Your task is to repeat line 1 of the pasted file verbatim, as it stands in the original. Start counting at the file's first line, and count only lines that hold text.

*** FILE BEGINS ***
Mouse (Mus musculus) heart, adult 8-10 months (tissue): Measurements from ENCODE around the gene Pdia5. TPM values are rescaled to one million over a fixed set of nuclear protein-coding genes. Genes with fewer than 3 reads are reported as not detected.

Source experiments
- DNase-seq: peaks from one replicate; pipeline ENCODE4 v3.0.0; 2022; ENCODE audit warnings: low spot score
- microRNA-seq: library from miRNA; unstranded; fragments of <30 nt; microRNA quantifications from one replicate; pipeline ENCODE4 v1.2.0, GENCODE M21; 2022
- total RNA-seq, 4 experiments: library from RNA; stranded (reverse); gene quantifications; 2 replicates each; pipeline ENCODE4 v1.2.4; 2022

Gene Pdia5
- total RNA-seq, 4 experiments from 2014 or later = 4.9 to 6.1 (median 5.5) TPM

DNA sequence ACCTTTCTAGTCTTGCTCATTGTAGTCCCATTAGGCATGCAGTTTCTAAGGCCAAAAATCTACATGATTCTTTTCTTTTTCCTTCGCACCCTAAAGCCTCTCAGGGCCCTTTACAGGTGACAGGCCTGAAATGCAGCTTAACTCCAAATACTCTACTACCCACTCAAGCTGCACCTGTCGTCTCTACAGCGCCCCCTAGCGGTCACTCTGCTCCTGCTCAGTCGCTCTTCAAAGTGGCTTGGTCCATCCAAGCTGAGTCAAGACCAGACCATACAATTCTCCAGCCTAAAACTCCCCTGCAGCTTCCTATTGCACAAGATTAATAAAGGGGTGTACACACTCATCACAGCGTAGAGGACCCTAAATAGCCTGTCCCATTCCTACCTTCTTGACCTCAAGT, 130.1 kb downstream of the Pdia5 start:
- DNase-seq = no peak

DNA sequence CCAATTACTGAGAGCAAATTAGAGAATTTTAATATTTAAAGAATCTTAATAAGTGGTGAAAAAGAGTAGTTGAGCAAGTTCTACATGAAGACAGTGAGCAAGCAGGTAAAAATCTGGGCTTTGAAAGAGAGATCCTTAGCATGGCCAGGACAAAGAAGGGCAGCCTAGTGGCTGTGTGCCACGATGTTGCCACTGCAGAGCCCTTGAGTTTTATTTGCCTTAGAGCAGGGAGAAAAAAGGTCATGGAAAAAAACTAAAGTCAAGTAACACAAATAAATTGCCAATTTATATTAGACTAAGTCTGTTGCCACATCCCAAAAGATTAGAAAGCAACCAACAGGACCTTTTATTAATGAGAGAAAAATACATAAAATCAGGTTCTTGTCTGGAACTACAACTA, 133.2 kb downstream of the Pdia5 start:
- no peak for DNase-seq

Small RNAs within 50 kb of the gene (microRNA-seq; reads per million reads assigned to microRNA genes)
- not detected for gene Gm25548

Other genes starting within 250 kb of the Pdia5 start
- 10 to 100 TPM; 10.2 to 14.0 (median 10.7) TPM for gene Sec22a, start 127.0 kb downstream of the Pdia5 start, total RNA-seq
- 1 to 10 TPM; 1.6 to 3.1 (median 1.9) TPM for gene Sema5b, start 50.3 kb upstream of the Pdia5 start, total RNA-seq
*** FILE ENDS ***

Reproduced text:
Mouse (Mus musculus) heart, adult 8-10 months (tissue): Measurements from ENCODE around the gene Pdia5. TPM values are rescaled to one million over a fixed set of nuclear protein-coding genes. Genes with fewer than 3 reads are reported as not detected.